Finally, weighing the seriousness of the vouching against the strength of the curative instruction and weak circumstantial nature of the government's case, we are compelled to conclude that the balance tips in Combs's favor.   As we have previously noted, “[v]ouching is especially problematic in cases where the credibility of the witnesses is crucial.”  Necoechea, 986 F.2d at 1276 (quoting Molina, 934 F.2d at 1445).   It was even more problematic in this case due to the prosecutor's improper cross-examination of Combs.   Moreover, the general curative instructions did not address the vouching.   We conclude that the prosecutor's improper vouching for agent Bailey's credibility prejudiced Combs's due process rights and the integrity of his trial.


Effect of Prosecutorial Misconduct

Either the improper questioning in which the district court participated or the improper vouching standing alone would require reversal in this close case.   Viewed in the context of the entire trial, each of these errors prejudiced Combs's “substantial rights” and “seriously affected the fairness, integrity, or public reputation of” his trial.  Geston, 299 F.3d at 1135.   Thus, we reverse, vacate the sentence, and remand for a new trial on the charge of manufacturing in violation of 21 U.S.C. § 841(a)(1).3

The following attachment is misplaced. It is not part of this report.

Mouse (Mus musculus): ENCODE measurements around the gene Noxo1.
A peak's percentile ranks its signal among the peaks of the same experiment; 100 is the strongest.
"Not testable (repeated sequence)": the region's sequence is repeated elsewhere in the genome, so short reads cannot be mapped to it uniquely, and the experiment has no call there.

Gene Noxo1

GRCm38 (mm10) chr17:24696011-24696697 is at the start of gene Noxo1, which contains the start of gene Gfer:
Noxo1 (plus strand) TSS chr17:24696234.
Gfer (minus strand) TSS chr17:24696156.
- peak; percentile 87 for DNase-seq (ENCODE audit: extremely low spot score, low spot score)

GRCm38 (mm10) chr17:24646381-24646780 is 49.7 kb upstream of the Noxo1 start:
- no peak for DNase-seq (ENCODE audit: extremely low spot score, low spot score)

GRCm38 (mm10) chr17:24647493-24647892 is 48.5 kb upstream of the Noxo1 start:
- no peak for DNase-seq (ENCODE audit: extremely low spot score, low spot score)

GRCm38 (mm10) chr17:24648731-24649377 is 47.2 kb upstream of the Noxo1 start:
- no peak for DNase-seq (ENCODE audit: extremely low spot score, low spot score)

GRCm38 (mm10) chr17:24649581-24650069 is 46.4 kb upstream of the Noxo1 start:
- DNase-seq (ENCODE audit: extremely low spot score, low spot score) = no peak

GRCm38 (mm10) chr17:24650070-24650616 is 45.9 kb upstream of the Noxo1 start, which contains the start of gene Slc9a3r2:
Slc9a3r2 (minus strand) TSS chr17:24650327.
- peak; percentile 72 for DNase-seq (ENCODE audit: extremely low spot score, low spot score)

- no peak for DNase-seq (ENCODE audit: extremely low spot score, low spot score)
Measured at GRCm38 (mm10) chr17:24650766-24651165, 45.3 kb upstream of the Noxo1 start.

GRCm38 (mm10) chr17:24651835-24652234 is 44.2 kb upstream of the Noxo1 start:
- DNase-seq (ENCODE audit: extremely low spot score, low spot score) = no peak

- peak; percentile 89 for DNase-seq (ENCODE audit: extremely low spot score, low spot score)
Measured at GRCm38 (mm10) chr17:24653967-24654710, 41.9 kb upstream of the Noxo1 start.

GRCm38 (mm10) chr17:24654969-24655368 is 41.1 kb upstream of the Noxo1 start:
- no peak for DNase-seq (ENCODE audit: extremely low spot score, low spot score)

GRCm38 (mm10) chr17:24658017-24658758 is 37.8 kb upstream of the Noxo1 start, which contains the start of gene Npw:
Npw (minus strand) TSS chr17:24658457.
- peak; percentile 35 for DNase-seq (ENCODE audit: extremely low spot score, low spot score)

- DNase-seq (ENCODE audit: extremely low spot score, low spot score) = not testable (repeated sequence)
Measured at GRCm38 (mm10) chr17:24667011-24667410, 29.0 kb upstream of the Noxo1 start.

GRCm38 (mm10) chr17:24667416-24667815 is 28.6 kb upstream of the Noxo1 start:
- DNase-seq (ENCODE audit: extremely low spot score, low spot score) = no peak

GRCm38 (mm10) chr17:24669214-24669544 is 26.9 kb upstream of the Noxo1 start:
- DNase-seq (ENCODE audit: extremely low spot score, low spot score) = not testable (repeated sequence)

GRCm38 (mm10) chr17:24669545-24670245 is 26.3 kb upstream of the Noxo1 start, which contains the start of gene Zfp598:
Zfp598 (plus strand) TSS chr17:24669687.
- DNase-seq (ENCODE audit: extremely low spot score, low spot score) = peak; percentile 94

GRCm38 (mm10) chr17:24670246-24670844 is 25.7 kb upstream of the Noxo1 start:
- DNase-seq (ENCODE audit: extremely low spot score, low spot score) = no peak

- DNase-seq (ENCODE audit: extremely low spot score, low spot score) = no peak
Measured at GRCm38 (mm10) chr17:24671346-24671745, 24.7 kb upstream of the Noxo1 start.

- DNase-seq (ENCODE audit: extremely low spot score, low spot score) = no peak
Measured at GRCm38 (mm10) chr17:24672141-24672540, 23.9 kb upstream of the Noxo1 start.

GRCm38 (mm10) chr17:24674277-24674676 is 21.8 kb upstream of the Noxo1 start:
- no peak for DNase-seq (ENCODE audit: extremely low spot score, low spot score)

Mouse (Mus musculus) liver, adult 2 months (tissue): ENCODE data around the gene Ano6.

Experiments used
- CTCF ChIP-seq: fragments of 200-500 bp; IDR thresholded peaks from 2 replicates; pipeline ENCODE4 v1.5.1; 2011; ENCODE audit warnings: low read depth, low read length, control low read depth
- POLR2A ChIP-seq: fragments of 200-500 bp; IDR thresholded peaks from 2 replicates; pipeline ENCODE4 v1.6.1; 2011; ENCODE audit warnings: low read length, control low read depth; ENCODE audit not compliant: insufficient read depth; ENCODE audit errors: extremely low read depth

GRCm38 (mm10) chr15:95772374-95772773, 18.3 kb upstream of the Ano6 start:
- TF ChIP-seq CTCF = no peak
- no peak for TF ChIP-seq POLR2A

1.   Because we reverse the district court's denial of Combs's motion for acquittal for insufficient evidence, we need not reach his alternative argument that the district court plainly erred by failing to instruct the jury sua sponte that simple possession is a lesser included offense of distribution.

2.   Although Williams and agent Bailey testified that Combs admitted to manufacturing methamphetamine, their testimony is not direct evidence that Combs manufactured methamphetamine “on or about August 2, 2000,” as charged in the indictment.   Williams testified that Combs admitted to manufacturing “in the past” for “Dale High prior to [High's] leaving for Ohio,” with no further indication when this manufacturing took place.   Agent Bailey's testimony was that Combs admitted to manufacturing on August 5, 2001-a full year after the date charged.

3.   Because we hold that prosecutorial misconduct rendered Combs's manufacturing conviction invalid, we need not reach his alternative arguments that (1) there was insufficient evidence to prove that he manufactured in excess of 500 grams of a mixture containing methamphetamine;  and (2) the district court plainly erred by admitting the government's expert opinion testimony about the quantity of methamphetamine manufactured because the factual basis of the expert's opinion was erroneous.

WARDLAW, Circuit Judge: